Diagnostic performance of incidence-based psoriasis predictor
Positive for OTU (%)a
Lesion (95% CI)
Unaffected (95% CI)
0.073 (0.024 to 0.203)
0.329 (0.123 to 0.838)
0.220 (0.080 to 0.566)
Psoriasis lesions are characterized by greater intragroup variability
The psoriatic microbiota is associated with a cutaneotype enriched for Firmicutes and Actinobacteria
In addition to differing in terms of taxonomic composition, the cutaneotypes are associated with psoriasis status (P <0.01). Non-lesion specimens from affected individuals have approximately even assignment to cutaneotypes, while most of the control specimens belong to cutaneotype 1 and the lesional specimens are dominated by cutaneotype 2 (Figure 4C). The difference in cutaneotype composition between the lesion and control samples yields a high odds ratio (3.52 (95% CI 1.44 to 8.98)). The evidence for existence of these two distinct cutaneotypes in the data is further corroborated by analyses based on the gap statistic  (Additional file 1: Figure S5 and Supplemental Methods section). In total, these findings provide strong support of the existence of distinct types of skin microbiota, cutaneotypes that differ in prevalence in psoriasis. Cutaneotypes serve as the description of the internal structure of our dataset, which may or may not be reproduced in other data. We caution the reader against overgeneralization of the reported preliminary observations to other datasets. The utility of clustering analysis rests in part on its reproducibility and generalizability; future studies of the cutaneous microbiota should examine this issue.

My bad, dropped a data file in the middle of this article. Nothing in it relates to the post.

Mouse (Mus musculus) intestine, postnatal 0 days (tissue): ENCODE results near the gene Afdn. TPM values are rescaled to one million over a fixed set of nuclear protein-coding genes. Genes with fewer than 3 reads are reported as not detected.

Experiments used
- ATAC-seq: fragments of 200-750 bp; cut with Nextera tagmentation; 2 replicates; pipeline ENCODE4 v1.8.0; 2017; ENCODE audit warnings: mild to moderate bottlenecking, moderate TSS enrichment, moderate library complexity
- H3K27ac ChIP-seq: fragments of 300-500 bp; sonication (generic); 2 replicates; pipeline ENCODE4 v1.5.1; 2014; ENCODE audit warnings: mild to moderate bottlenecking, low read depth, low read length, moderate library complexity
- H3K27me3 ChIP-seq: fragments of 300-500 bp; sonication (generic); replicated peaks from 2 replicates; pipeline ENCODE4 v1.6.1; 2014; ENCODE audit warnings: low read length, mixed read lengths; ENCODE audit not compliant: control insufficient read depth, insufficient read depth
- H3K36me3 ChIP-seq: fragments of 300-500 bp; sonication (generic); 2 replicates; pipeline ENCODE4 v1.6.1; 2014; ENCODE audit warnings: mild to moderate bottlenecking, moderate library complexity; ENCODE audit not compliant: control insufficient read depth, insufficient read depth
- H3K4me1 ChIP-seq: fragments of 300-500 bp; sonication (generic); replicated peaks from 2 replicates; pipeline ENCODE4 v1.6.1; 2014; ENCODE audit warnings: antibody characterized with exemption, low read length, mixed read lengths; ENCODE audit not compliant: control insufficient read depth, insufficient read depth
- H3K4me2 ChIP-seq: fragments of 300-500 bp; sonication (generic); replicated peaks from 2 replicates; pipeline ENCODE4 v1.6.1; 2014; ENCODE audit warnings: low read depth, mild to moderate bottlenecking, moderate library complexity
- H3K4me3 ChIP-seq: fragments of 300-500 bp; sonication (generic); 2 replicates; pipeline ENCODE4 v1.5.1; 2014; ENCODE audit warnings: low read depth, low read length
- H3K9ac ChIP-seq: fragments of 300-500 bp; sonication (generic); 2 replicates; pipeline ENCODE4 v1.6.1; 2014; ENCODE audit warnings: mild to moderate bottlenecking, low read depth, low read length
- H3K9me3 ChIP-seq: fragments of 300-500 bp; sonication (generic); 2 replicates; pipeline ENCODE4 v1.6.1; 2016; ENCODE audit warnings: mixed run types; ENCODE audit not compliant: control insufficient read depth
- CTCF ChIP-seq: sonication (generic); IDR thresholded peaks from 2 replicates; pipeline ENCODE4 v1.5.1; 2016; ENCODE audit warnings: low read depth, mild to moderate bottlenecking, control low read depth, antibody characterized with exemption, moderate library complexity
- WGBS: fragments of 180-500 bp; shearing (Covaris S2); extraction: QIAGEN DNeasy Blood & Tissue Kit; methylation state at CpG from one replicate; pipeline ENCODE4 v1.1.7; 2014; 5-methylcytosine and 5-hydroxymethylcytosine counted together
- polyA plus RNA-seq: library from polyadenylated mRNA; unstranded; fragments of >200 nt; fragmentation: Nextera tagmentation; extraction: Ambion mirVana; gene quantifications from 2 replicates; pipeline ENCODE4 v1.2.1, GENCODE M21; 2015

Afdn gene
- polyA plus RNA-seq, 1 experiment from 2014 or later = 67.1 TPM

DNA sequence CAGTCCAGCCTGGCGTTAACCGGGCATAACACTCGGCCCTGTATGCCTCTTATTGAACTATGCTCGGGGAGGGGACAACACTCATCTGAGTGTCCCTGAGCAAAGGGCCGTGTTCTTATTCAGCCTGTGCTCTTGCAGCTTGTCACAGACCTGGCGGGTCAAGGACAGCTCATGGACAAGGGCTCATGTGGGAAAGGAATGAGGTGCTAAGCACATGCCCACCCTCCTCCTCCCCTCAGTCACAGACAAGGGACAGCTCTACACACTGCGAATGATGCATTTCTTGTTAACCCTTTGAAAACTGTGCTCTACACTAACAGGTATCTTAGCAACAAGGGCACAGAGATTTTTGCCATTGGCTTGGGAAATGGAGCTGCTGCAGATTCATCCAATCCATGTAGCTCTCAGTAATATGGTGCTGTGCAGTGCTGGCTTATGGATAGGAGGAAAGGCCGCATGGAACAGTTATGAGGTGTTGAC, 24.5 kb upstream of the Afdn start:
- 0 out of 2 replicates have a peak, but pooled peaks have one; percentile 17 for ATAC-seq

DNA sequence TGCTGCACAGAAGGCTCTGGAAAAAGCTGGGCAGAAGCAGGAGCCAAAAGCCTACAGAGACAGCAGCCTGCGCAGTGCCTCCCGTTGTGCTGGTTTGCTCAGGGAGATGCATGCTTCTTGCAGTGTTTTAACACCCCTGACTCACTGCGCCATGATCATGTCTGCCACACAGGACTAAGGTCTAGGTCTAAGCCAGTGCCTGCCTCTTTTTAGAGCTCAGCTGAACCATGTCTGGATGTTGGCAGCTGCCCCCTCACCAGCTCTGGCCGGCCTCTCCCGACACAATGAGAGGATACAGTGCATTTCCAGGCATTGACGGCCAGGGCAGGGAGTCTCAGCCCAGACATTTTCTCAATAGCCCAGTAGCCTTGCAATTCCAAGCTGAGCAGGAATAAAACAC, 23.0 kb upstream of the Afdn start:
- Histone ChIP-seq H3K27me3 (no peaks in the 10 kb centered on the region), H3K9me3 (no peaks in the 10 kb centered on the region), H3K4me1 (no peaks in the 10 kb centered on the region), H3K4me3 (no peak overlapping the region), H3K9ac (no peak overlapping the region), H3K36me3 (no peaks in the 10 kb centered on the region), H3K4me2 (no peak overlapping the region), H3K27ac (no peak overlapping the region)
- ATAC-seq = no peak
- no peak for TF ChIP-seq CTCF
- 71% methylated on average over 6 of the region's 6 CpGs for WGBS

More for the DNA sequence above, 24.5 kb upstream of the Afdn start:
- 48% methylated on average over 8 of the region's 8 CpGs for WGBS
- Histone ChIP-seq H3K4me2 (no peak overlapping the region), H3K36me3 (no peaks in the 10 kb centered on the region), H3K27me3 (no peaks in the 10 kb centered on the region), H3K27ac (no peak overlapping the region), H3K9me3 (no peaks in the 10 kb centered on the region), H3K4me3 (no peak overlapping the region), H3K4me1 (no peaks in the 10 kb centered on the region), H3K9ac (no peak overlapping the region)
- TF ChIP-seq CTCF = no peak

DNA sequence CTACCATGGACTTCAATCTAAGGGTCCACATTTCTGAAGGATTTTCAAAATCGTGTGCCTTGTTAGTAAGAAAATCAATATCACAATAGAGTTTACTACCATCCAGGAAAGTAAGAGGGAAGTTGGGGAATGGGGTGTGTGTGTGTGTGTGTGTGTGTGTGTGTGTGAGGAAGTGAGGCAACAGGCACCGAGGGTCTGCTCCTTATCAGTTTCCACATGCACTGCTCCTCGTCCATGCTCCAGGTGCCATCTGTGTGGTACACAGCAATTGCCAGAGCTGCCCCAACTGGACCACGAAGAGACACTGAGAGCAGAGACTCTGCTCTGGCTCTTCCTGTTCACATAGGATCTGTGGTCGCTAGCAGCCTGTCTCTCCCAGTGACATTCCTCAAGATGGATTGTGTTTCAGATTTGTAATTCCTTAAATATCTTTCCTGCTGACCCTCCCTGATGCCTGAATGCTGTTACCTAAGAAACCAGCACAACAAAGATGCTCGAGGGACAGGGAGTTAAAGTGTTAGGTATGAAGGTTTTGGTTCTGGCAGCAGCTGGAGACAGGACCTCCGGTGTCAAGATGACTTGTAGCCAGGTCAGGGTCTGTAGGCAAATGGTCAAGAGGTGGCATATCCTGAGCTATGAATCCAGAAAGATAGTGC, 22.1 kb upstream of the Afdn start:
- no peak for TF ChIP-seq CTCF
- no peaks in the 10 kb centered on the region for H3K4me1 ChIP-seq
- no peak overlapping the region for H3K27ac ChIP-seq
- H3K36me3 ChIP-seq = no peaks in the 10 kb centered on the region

Psoriasis status is the major source of variability in microbial communities
Non-Euclidean multivariate analysis of variance
Sum of squares
Status × body site
Status × age
Status × sample month year
Status × gender
Status × ethnicity
Status × history
Status × cutaneotype
We did not find evidence that links subject gender, ethnicity, age, or family history of psoriasis with the variability of the cutaneous microbiota. However, affected body site and month of sample collection each were associated with microbiota composition (P <0.001). Interestingly, in our data the cutaneous microenvironment (dry vs sebaceous) is not an important factor in accounting for variability of the skin microbiota (P >0.05). We further examined the association of the microbiota with the collection date for possible biases. We re-evaluated the model by considering only lesion and unaffected specimens (which are collected from the same individual) and stratifying the analyses by the subject. Under the modified model, the month of collection was not significant, suggesting that the association we originally observed is entirely due to the high intersubject variability, which is captured in part by the collection date variable.
Post hoc analysis of body site differences
Body site comparison
Sum of squares
Lower extremity/upper extremity
Correlation analysis of psoriasis severity
Correlation of specific taxa with psoriasis severity
Longitudinal analysis of the cutaneous microbiota